My name is Kirsten and I’m from Queens, New York.
So when I was growing up, me and my aunt, my mother’s sister, were very close. There was an intensity to that closeness. We would talk about being from a different planet and we would look at ants on the sidewalk and she would tell me that they were aliens from our planet, and there was just this sense of feeling very special in my relationship to her.
As I aged and I realized that I was, first, bisexual and then queer, my aunt, maybe even before I had language for that or came out, would give me these books like Sappho’s Leer and Bruce Bowers’ A Place at the Table and Judith Butler’s Gender Trouble. And I’d be like, “Oh, my aunt is giving me this weird stuff, maybe sees me.”
I came out to my parents at 16 as queer, and one of their reactions was, “Don’t you have enough problems?” My family’s historically had a lot of homophobia in it, and I think people are trying to be better about that. But then there was also these other family members who, as they would meet my partners, whether it was a girlfriend or some trans partners, they would always have something to say, if not to me, then behind my back to another family member, who would then tell me about that in a way that was obviously meant to caution me.
I also, at some point, realized that I had these non-monogamous tendencies. So I started dating non monogamously, and about five or six years ago, I was in this relationship for two years that was really difficult, non-monogamous. My girlfriend just had constant new partners and I was also really adjusting and having trouble regulating around it. We broke up several times, and that year on Christmas Day, we had just broken up on Christmas Eve the night before, and I had definitely ruined Christmas for myself, and my parents were absolutely stressed for me because I was so unhappy.
And so on Christmas day, I just left their house in Queens and went to my aunt’s house, who was alone on Christmas, and I just broke down in her apartment. And I’m just breaking down and just so heartbroken, but also just yearning so hard to have someone who understood and understood what I was going through or even anything queer because nobody in my family was out as queer.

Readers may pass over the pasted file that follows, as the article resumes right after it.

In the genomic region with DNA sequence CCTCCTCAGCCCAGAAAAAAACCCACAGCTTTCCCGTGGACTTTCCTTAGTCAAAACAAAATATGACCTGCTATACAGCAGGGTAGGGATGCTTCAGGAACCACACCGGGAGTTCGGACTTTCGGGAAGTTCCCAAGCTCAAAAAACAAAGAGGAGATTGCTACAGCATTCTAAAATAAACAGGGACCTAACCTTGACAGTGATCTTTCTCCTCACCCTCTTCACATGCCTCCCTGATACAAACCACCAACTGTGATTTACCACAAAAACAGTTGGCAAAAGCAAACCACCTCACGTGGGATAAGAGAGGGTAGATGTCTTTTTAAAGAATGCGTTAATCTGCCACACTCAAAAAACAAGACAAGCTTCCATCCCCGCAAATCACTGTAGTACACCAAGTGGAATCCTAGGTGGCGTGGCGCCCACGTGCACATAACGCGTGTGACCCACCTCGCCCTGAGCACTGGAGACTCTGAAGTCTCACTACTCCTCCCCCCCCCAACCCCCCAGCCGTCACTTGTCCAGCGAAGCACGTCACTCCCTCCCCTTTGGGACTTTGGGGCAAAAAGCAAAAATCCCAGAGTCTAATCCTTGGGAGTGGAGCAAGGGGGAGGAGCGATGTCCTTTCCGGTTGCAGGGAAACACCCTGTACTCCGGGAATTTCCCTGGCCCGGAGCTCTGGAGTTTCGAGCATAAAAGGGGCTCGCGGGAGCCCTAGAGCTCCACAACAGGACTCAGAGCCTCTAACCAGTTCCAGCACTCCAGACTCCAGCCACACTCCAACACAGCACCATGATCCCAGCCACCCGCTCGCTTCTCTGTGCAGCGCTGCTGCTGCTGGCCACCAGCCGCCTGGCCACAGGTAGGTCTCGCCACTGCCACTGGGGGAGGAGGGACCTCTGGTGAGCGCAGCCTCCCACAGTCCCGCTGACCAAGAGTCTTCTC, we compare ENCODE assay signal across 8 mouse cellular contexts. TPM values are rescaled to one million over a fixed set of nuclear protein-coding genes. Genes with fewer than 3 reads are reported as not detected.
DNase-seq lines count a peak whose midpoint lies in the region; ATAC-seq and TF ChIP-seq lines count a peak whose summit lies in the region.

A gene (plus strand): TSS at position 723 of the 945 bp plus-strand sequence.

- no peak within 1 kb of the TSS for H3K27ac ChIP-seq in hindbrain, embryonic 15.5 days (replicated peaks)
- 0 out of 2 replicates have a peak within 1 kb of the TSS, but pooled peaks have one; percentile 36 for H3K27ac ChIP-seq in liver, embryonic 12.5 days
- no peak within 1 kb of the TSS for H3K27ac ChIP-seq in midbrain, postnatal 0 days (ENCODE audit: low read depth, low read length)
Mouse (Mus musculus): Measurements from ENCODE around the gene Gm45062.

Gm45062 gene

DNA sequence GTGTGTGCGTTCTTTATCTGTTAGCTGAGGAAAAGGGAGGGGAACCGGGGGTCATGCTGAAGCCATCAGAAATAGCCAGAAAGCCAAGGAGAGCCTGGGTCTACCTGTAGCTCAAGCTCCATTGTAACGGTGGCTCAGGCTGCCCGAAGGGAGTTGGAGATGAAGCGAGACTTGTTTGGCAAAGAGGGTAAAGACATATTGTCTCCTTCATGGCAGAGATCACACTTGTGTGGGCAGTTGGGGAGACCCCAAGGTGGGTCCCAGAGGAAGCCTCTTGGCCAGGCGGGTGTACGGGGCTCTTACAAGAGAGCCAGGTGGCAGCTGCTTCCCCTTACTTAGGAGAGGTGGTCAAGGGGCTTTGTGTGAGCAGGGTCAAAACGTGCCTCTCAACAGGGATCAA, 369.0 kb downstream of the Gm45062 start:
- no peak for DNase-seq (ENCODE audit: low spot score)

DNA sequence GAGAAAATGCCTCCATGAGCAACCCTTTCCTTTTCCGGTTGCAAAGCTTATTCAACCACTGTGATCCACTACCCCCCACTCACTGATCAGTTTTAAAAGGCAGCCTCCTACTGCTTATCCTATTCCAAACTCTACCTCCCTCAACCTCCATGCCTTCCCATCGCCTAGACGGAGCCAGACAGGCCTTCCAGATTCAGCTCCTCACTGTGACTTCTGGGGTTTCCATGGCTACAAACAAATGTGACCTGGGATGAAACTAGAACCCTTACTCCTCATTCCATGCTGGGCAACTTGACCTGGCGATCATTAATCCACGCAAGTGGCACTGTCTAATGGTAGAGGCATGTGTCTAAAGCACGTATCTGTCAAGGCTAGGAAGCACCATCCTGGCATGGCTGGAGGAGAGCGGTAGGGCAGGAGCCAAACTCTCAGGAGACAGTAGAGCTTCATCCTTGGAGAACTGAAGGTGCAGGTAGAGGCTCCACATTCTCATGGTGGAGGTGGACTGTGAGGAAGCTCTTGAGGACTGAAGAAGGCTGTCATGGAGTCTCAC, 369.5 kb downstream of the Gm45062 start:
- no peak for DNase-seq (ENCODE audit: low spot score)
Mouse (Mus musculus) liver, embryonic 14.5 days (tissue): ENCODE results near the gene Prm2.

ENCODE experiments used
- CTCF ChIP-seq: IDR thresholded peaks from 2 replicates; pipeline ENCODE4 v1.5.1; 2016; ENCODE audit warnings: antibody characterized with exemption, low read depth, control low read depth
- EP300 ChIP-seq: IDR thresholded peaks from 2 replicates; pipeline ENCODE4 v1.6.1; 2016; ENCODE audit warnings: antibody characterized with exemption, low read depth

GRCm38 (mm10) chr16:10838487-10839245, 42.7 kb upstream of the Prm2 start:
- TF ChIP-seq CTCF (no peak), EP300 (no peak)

And so on Christmas day, I went to my aunt's house and I just broke down in her apartment.
And I had been suspecting at that point for years that she was, so I finally just asked her, “Are you queer?” I didn’t say, “Are you queer?” I was like, “Are you gay?”
And she was like, “Yes.”
And I was like, “Why did you never tell me? All of these years, you see me struggling. You see me out in the family, and why didn’t you tell me?”
And she’s like, “You never asked.”
And she just laughed at me, but not in a mean way. It was in this kind of like, “You’re finally asking me. You should have asked a long time ago.” She just starts showing me everything in her apartment that had been part of this life that she had with her partner, because I, in my assuming that she was gay, never imagined that she had a partner on top of that.
And then she’d be like, “You remember this person,” and this person would come to my plays as a child, when I was in theater, would show up to stuff, apparently did a natal chart reading for me when I was born. And I just thought, “Oh, this is my aunt’s good friend who just pops in every once in a while.” I also knew she had died a few years before that.
So my aunt just starts taking out all this stuff that either belonged to this person or was part of her life with this person. She showed me all these photographs that she had taken of her, and there’s some of her moving through this art gallery and there’s these rainbows shining behind her, the most gay photographs you could have. And she gave me copies of them and I now keep them in my room.
She told me what her father’s reaction had been. He had really been a jerk about it and had obviously said and done homophobic things around it. She never told anybody else after that. I didn’t meet him, but growing up with her brothers, my uncles, they were absolutely homophobic, and that was part of why I had such a hard time growing up. So I could only imagine what she was internalizing and why that was hard for her to be out and why it really forced her to be in the closet after telling my grandfather.
It was just kind of an onslaught of all these revelations about this person I was so close to who had been sharing with me, but had not given me, maybe, what I needed. And in that moment, I got what I needed, which was to know and to feel less alone.
So yeah, it gave me a lot of relief, and now I keep the photos of her partner in my room just to remind myself that I really don’t want anybody to ever feel alone in their queerness if they’re around me, but also in reverence to her experience because I know what kind of stuff kept her from revealing that for so long.